Since their introduction in 1935 U.S. savings bonds have become a part of American culture; as ubiquitous as baseball, mom and apple pie. The U.S. Treasury Department still sells Series EE and Series I savings bonds, but in previous years it issued a number of different series, including Series F bonds, which had their own unique properties.
Savings Bond History
Savings bonds have gone by a number of names, including baby bonds, defense bonds, war bonds and just plain, old savings bonds. U.S. savings bonds gained popularity among individual investors due to their affordability (Series E bonds were available in denominations as low as $10) and high safety factor: Savings bonds are backed by the full faith and credit of the U.S. government. The U.S. Treasury issued Series A, B, C and D bonds between 1935 and 1941. Series F and G bonds were sold between 1941 and 1952, and Series H, J and K were introduced in 1952. Series E bonds were sold from 1941 to 1980, when they were replaced by Series EE bonds. The Treasury Department introduced Series HH bonds in 1982 and Series I bonds in 1998.
Series F savings bonds were introduced at the same time as their more famous cousin, the Series E savings bonds. Like Series E bonds, the interest on Series F savings bonds was exempt from income taxes at the state and local level. Individuals and companies could buy Series F bonds in denominations of $25, $100, $500, $1,000, $5,000 or $10,000. These bonds were sold at 74 percent of face value and could be redeemed for face value upon maturity 12 years later, resulting in an effective annual interest rate of a little over 2.5 percent.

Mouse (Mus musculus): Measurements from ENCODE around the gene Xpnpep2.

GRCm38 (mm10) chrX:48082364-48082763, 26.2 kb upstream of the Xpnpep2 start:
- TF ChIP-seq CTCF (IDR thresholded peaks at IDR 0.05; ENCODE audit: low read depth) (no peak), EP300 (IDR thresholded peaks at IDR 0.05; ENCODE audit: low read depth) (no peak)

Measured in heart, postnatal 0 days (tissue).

Series F Value
If you rummaged through your grandparents' attic and came across an old Series F savings bond, you might wonder how much it's worth. Determining the current value of a Series F bond is easy. All you have to do is look at it. Series F savings bonds matured at their full face value 12 years after purchase and ceased earning interest. A $100 Series F savings bond is worth $100 if you redeem it from the U.S. Treasury, but only the registered owner or the owner's heirs can redeem a U.S. savings bond. You might be able to sell it to a collector, but whether you would get more or less than the face value depends on the bond's condition and other factors.
While you can redeem most paper U.S. savings bonds at any participating financial institution, your local bank can't redeem a Series F savings bond. You'll have to redeem your Series F bonds through a Federal Reserve Bank. Federal Reserve Banks don't usually offer walk-in service for savings bonds, so you'll need to contact one for instructions on how to submit your bonds for redemption.
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